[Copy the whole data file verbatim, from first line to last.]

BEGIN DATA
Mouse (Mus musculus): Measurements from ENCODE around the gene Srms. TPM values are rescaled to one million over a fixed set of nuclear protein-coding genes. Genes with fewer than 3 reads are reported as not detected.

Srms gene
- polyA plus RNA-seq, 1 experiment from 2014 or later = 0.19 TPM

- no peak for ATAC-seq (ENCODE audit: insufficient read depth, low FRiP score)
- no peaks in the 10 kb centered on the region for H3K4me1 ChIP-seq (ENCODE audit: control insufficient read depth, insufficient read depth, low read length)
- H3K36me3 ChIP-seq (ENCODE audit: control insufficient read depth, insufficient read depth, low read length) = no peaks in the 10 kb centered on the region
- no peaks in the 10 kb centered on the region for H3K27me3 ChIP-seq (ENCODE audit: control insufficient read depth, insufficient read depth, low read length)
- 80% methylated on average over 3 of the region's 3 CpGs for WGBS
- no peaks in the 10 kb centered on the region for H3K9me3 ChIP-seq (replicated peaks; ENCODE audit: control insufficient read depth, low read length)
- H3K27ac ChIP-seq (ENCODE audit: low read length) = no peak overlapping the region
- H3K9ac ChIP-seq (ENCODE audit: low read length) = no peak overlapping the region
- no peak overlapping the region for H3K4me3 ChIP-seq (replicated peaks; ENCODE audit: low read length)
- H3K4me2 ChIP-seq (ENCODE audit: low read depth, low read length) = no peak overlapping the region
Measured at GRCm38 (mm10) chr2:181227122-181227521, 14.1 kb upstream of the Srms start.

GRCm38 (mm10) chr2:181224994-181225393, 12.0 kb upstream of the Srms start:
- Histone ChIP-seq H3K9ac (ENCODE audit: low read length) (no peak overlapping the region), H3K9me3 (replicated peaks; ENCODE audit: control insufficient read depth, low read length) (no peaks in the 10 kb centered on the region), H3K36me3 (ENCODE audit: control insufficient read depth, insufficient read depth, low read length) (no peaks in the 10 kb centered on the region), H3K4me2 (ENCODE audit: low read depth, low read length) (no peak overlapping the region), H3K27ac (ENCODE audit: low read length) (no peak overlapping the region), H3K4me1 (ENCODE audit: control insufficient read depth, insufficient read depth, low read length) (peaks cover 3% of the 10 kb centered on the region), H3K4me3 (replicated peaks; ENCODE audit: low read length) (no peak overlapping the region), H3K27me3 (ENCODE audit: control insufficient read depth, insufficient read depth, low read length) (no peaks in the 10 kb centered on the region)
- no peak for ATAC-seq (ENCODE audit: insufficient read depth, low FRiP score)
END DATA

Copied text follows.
Mouse (Mus musculus): Measurements from ENCODE around the gene Srms. TPM values are rescaled to one million over a fixed set of nuclear protein-coding genes. Genes with fewer than 3 reads are reported as not detected.

Srms gene
- polyA plus RNA-seq, 1 experiment from 2014 or later = 0.19 TPM

- no peak for ATAC-seq (ENCODE audit: insufficient read depth, low FRiP score)
- no peaks in the 10 kb centered on the region for H3K4me1 ChIP-seq (ENCODE audit: control insufficient read depth, insufficient read depth, low read length)
- H3K36me3 ChIP-seq (ENCODE audit: control insufficient read depth, insufficient read depth, low read length) = no peaks in the 10 kb centered on the region
- no peaks in the 10 kb centered on the region for H3K27me3 ChIP-seq (ENCODE audit: control insufficient read depth, insufficient read depth, low read length)
- 80% methylated on average over 3 of the region's 3 CpGs for WGBS
- no peaks in the 10 kb centered on the region for H3K9me3 ChIP-seq (replicated peaks; ENCODE audit: control insufficient read depth, low read length)
- H3K27ac ChIP-seq (ENCODE audit: low read length) = no peak overlapping the region
- H3K9ac ChIP-seq (ENCODE audit: low read length) = no peak overlapping the region
- no peak overlapping the region for H3K4me3 ChIP-seq (replicated peaks; ENCODE audit: low read length)
- H3K4me2 ChIP-seq (ENCODE audit: low read depth, low read length) = no peak overlapping the region
Measured at GRCm38 (mm10) chr2:181227122-181227521, 14.1 kb upstream of the Srms start.

GRCm38 (mm10) chr2:181224994-181225393, 12.0 kb upstream of the Srms start:
- Histone ChIP-seq H3K9ac (ENCODE audit: low read length) (no peak overlapping the region), H3K9me3 (replicated peaks; ENCODE audit: control insufficient read depth, low read length) (no peaks in the 10 kb centered on the region), H3K36me3 (ENCODE audit: control insufficient read depth, insufficient read depth, low read length) (no peaks in the 10 kb centered on the region), H3K4me2 (ENCODE audit: low read depth, low read length) (no peak overlapping the region), H3K27ac (ENCODE audit: low read length) (no peak overlapping the region), H3K4me1 (ENCODE audit: control insufficient read depth, insufficient read depth, low read length) (peaks cover 3% of the 10 kb centered on the region), H3K4me3 (replicated peaks; ENCODE audit: low read length) (no peak overlapping the region), H3K27me3 (ENCODE audit: control insufficient read depth, insufficient read depth, low read length) (no peaks in the 10 kb centered on the region)
- no peak for ATAC-seq (ENCODE audit: insufficient read depth, low FRiP score)